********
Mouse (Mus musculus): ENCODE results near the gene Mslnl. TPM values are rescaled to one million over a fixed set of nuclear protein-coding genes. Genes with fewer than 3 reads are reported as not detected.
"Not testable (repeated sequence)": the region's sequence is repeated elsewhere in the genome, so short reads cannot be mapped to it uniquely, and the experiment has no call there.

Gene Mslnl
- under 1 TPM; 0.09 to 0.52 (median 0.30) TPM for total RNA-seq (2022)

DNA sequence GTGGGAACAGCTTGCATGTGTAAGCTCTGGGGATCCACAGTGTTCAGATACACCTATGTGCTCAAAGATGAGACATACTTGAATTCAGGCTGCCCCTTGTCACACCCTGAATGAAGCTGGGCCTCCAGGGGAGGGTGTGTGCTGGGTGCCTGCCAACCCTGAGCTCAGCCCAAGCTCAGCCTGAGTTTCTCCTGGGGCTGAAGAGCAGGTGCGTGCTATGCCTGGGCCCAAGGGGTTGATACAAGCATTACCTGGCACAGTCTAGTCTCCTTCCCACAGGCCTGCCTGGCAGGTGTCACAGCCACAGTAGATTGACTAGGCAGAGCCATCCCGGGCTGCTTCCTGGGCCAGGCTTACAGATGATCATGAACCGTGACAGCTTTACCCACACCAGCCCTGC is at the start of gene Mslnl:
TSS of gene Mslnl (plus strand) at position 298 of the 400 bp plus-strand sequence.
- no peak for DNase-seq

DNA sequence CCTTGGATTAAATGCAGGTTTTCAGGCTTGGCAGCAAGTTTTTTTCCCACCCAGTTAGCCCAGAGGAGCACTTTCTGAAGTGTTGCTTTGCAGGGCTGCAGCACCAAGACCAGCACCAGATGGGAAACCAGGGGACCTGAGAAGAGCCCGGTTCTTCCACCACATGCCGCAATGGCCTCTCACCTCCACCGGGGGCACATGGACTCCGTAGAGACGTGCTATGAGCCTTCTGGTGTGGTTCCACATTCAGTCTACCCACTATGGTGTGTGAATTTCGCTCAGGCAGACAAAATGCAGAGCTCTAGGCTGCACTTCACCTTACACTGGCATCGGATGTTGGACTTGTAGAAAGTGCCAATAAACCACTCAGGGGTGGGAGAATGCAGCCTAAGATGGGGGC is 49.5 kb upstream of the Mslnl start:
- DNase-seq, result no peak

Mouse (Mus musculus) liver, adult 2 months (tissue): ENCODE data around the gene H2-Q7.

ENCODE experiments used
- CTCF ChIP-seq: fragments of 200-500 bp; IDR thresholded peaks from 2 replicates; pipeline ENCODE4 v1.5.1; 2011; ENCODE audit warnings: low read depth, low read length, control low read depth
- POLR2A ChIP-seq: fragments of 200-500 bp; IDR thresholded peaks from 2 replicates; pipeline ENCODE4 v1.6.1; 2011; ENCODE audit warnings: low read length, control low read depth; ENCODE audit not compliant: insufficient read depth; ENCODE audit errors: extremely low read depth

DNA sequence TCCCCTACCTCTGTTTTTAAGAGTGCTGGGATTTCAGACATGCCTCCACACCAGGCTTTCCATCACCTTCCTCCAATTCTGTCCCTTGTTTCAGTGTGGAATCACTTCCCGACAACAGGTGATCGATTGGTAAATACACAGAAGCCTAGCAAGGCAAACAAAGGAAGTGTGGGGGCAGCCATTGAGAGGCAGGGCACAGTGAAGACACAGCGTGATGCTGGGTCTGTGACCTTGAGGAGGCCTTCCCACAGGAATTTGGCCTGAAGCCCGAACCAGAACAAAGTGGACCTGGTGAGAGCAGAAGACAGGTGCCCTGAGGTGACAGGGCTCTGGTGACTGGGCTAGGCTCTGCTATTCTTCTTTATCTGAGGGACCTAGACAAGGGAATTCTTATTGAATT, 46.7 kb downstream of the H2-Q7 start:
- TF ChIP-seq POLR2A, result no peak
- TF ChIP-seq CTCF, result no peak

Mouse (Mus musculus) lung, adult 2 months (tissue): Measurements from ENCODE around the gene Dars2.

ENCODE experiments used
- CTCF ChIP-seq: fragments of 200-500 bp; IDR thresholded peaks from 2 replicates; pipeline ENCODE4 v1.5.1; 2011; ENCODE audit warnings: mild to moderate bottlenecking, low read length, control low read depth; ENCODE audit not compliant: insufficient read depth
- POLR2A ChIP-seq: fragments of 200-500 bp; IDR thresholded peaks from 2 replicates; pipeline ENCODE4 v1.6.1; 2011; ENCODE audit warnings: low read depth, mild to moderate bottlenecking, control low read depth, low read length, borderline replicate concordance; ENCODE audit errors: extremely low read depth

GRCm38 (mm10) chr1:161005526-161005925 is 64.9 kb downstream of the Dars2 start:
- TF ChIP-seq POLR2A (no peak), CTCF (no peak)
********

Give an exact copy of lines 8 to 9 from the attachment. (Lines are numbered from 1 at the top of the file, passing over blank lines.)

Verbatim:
DNA sequence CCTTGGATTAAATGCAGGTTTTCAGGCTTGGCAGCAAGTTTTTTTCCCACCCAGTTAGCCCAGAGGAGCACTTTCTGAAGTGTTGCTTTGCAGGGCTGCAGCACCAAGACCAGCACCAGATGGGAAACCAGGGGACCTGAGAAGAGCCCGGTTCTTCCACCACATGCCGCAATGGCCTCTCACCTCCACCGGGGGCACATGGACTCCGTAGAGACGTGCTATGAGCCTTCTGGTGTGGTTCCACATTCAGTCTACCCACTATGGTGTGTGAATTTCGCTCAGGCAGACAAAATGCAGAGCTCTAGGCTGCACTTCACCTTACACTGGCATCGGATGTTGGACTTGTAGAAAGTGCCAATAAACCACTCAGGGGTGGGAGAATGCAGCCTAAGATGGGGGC is 49.5 kb upstream of the Mslnl start:
- DNase-seq, result no peak